You can stop snickering now.

You might think, ‘we’ve all wanted to run away to the circus before Jo, but it’s not a real thought.’

But this was. Is.

I know it might sound absurd. I know it sounds like the flight of fancy of a holiday maker who got carried away with a great experience. I know it sounds positively ridiculous. But it’s true.  And to be honest, not as weird and off-centre as it may sound. I have always had an affinity with animals, in particular a special interest in rescue animals.  I have volunteered for organisations who support animals and place most of my donations there. I am a water baby and love the ocean, so a dolphin trainer is not that big a stretch to my mind. I sought out one of the trainers after a close-up encounter with a dolphin for our kids, to find out how to become one – what was the best pathway in, where was the best place to get qualified, what kind of experience did you need. My daughter also expressed interest in the idea, so interestingly, I found myself framing the conversation under the guise of finding out for her.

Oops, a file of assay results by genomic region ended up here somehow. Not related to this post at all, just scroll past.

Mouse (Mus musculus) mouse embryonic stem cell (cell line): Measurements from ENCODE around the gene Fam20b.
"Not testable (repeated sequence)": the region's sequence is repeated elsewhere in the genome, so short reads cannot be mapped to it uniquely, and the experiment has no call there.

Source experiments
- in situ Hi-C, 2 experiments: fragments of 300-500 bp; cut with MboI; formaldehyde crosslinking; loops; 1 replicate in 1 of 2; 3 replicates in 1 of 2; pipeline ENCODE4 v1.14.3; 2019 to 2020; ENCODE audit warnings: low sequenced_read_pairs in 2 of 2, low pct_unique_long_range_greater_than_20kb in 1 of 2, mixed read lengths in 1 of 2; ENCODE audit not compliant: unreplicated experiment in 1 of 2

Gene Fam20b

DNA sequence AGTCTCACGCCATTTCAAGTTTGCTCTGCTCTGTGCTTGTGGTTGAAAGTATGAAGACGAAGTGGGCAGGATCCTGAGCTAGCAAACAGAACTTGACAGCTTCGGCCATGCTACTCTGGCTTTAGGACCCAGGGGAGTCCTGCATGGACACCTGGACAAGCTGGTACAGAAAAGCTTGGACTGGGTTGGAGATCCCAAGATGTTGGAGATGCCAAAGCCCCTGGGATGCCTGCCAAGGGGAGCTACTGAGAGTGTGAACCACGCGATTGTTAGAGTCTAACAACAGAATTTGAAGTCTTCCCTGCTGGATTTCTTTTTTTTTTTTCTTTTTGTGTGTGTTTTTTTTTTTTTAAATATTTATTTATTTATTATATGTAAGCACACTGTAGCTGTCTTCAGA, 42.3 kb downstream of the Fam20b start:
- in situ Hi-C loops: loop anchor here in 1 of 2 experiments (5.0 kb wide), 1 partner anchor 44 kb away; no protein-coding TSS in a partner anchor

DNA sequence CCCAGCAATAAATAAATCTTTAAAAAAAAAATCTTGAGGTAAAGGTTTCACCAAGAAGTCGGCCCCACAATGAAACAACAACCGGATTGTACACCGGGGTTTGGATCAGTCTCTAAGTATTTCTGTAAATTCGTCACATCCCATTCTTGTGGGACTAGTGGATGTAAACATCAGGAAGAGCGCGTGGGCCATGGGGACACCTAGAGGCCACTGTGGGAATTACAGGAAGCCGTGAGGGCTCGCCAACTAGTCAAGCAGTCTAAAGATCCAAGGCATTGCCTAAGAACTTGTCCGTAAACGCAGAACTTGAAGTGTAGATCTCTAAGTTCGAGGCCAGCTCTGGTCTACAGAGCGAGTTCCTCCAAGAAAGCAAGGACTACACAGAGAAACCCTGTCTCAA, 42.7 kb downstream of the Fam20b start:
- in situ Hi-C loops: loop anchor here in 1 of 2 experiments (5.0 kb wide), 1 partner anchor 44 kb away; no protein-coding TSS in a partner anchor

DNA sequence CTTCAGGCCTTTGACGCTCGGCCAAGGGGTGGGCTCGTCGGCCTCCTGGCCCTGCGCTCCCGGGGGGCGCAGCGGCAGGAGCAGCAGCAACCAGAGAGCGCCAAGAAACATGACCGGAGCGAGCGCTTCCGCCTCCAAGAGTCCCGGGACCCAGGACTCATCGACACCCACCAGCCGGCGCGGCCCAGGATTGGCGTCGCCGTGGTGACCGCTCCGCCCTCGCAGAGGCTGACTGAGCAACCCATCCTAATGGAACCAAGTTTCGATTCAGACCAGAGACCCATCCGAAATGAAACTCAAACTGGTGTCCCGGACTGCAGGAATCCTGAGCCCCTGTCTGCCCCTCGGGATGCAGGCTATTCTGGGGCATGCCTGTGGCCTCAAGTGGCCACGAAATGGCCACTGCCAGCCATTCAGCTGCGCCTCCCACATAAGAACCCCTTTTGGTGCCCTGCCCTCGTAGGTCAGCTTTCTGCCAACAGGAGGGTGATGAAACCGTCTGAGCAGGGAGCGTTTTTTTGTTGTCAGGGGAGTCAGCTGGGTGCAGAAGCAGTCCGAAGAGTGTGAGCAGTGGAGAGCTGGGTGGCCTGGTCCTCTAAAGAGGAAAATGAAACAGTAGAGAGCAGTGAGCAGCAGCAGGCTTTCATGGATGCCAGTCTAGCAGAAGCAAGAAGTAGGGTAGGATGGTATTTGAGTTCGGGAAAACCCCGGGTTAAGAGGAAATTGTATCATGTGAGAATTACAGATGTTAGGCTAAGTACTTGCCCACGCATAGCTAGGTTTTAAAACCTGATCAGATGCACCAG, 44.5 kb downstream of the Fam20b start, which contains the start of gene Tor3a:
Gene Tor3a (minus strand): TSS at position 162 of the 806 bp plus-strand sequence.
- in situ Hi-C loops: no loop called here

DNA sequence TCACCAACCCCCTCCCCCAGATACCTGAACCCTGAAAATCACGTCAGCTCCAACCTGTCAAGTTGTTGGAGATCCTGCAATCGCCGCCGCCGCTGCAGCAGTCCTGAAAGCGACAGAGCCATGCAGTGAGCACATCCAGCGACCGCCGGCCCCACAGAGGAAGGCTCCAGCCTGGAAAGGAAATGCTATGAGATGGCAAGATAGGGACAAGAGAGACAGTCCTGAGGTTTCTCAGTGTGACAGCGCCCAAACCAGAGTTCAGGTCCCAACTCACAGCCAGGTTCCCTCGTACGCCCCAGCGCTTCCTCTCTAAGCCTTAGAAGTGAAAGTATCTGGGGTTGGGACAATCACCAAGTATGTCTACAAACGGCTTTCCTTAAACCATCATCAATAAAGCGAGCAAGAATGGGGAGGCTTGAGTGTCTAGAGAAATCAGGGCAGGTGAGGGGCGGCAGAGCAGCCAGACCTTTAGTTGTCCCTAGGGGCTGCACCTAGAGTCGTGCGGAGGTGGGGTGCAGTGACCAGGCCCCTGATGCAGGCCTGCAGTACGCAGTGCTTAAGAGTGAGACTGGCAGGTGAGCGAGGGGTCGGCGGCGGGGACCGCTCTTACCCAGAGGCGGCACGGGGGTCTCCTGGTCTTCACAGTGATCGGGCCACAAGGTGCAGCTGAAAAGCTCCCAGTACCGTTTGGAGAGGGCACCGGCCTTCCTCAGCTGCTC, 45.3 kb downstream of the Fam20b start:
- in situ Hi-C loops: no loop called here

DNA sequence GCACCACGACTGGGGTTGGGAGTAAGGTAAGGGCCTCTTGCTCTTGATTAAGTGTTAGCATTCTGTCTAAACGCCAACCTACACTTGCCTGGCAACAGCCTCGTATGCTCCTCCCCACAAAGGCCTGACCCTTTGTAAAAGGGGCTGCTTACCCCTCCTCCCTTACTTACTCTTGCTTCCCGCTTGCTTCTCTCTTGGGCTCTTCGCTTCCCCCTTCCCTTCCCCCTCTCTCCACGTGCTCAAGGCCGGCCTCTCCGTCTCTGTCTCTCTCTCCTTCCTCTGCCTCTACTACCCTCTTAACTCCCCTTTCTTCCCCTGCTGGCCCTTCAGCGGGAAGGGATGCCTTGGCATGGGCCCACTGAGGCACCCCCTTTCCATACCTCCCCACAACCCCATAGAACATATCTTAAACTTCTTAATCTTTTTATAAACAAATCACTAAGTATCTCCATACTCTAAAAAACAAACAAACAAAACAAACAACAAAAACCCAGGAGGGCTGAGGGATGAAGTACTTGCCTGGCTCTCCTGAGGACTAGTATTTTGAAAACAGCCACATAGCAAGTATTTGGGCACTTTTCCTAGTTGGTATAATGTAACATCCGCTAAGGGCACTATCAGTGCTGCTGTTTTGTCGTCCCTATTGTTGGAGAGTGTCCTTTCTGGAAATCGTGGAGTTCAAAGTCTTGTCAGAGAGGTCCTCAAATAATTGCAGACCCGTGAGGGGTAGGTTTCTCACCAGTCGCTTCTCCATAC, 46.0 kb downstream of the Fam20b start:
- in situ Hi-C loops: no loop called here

But why?

It was me who was TRULY interested. Why should I hide that fact? Did it sound like an impossible dream? Was it too far-fetched for a 45 year old? Was I embarrassed to seek advice about a career change at my stage of life?

Did it mean I had failed in business?

Aha. The big one. Failure. Did a desire to change from the existing mean I had failed? Why was I so scared to even let my brain go near thinking about this? Was I being ridiculous even suggesting that a change meant failure? Hell, I am allowed to make a change without having to admit defeat. I am fully entitled to do whatever I like without it being as a result of failure. Right?